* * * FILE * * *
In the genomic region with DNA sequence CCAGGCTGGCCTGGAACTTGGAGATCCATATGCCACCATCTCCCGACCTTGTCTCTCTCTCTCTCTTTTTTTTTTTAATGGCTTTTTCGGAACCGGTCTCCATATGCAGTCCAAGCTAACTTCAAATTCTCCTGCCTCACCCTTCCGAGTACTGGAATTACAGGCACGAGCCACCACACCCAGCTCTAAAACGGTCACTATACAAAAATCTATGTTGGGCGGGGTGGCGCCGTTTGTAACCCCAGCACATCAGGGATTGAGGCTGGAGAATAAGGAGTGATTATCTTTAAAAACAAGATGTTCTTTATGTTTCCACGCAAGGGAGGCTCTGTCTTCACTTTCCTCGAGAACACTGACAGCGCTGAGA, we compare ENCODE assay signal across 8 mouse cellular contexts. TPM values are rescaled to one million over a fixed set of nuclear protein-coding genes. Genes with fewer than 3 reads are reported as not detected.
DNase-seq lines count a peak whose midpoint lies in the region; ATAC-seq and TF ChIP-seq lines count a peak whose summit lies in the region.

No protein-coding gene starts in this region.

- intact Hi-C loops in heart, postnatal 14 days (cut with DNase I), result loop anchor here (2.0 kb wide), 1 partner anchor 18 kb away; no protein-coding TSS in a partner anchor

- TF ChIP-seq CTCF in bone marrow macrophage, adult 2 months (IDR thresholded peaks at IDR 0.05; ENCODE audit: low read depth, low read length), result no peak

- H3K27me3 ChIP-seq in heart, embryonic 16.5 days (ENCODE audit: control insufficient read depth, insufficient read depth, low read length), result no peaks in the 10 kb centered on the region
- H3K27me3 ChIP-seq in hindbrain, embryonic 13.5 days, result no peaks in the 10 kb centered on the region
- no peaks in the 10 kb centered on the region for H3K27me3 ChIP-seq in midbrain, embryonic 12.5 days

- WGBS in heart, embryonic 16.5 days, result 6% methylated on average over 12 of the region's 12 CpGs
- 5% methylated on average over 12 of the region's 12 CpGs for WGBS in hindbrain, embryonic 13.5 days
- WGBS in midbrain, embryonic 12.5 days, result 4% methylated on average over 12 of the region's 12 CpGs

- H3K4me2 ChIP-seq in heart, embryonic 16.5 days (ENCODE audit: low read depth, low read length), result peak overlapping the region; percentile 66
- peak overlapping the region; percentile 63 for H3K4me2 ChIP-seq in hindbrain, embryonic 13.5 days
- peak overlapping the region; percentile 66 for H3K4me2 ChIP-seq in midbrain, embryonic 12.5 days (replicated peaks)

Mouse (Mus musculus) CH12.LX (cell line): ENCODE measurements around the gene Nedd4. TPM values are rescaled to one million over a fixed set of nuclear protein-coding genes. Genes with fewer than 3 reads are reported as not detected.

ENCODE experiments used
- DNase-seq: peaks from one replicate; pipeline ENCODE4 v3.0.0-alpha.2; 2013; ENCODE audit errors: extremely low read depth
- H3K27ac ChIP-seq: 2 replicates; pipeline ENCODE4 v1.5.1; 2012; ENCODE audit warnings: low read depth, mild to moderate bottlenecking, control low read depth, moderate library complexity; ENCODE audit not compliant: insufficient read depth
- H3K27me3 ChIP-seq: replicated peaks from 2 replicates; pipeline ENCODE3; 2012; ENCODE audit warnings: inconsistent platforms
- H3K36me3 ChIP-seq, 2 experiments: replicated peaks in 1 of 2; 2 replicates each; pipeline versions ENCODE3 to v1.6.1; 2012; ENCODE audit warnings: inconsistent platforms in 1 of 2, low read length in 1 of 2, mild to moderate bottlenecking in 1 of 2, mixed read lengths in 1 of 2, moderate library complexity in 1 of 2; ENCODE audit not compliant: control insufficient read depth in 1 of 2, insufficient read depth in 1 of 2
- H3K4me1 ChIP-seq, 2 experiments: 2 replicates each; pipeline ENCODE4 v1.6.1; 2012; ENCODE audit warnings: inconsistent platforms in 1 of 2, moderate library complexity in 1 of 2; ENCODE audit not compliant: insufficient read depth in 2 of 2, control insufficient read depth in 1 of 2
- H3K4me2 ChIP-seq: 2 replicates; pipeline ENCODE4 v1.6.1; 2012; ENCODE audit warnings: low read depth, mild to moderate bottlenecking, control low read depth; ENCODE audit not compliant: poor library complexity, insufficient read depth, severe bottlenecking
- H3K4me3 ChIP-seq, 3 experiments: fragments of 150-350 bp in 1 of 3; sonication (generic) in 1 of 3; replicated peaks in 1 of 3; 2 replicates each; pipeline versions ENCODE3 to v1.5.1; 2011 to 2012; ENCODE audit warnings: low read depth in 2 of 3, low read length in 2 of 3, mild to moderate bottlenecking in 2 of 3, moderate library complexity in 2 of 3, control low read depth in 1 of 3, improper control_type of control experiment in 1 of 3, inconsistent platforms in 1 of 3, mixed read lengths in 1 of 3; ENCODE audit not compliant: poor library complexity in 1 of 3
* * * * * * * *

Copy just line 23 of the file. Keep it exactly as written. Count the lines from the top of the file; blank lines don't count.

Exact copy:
- H3K4me3 ChIP-seq, 3 experiments: fragments of 150-350 bp in 1 of 3; sonication (generic) in 1 of 3; replicated peaks in 1 of 3; 2 replicates each; pipeline versions ENCODE3 to v1.5.1; 2011 to 2012; ENCODE audit warnings: low read depth in 2 of 3, low read length in 2 of 3, mild to moderate bottlenecking in 2 of 3, moderate library complexity in 2 of 3, control low read depth in 1 of 3, improper control_type of control experiment in 1 of 3, inconsistent platforms in 1 of 3, mixed read lengths in 1 of 3; ENCODE audit not compliant: poor library complexity in 1 of 3